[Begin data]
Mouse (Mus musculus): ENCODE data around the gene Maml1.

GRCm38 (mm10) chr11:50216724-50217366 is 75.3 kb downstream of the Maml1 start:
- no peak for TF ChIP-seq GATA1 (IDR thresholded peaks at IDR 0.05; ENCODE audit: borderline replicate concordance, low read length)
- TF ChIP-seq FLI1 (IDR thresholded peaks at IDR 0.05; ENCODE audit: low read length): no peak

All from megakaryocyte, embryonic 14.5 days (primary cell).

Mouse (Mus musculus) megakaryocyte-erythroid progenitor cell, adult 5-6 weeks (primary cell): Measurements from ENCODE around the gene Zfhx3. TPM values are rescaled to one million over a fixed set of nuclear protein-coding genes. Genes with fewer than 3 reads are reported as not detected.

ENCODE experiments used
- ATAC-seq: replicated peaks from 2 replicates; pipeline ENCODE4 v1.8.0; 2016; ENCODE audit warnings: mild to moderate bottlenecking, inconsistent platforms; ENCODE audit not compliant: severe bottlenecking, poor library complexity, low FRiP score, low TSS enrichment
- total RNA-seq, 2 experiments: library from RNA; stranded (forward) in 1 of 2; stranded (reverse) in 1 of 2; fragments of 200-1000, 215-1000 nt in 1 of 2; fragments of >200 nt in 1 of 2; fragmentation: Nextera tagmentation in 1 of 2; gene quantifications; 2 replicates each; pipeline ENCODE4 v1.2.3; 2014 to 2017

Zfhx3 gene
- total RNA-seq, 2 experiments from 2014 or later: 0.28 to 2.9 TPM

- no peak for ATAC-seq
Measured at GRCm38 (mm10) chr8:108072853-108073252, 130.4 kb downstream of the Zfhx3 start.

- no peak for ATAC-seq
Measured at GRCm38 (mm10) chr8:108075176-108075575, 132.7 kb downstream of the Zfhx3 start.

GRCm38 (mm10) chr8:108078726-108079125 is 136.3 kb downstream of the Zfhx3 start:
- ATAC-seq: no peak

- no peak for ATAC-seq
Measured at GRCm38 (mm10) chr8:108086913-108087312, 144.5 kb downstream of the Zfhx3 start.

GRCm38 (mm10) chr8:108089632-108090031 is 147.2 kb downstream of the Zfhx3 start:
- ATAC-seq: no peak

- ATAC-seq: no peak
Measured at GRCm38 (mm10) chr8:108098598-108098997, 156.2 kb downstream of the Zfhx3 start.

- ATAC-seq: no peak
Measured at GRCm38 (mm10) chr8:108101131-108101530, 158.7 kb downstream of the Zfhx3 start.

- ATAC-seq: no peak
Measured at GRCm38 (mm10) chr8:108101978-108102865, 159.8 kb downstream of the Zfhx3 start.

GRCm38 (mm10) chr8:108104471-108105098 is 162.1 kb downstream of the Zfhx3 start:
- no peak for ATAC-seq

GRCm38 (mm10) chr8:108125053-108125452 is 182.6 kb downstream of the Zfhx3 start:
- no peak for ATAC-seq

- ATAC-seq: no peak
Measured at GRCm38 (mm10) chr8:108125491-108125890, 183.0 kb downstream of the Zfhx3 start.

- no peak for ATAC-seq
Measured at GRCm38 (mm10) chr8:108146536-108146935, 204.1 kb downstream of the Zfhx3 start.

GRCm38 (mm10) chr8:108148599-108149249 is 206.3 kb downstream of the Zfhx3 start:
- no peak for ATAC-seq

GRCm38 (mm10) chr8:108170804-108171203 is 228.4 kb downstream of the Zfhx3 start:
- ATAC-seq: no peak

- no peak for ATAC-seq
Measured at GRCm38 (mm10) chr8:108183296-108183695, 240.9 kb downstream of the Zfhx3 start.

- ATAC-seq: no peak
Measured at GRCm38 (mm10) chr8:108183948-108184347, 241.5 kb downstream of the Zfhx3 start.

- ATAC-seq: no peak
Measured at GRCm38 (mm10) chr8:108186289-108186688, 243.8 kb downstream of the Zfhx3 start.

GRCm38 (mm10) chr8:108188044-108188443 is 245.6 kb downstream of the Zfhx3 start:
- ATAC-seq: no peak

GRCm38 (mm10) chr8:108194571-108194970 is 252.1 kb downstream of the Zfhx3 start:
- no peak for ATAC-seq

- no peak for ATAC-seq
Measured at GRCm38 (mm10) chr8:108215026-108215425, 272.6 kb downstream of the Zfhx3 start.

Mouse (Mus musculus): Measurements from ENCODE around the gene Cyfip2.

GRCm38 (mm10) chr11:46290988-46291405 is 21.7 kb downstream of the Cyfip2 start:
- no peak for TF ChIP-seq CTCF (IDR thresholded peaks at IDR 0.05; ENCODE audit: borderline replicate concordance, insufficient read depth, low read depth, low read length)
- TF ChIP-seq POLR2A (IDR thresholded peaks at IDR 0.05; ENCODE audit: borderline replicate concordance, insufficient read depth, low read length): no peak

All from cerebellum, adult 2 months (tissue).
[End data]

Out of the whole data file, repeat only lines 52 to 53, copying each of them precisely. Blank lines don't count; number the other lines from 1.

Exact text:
Mouse (Mus musculus): Measurements from ENCODE around the gene Cyfip2.

GRCm38 (mm10) chr11:46290988-46291405 is 21.7 kb downstream of the Cyfip2 start: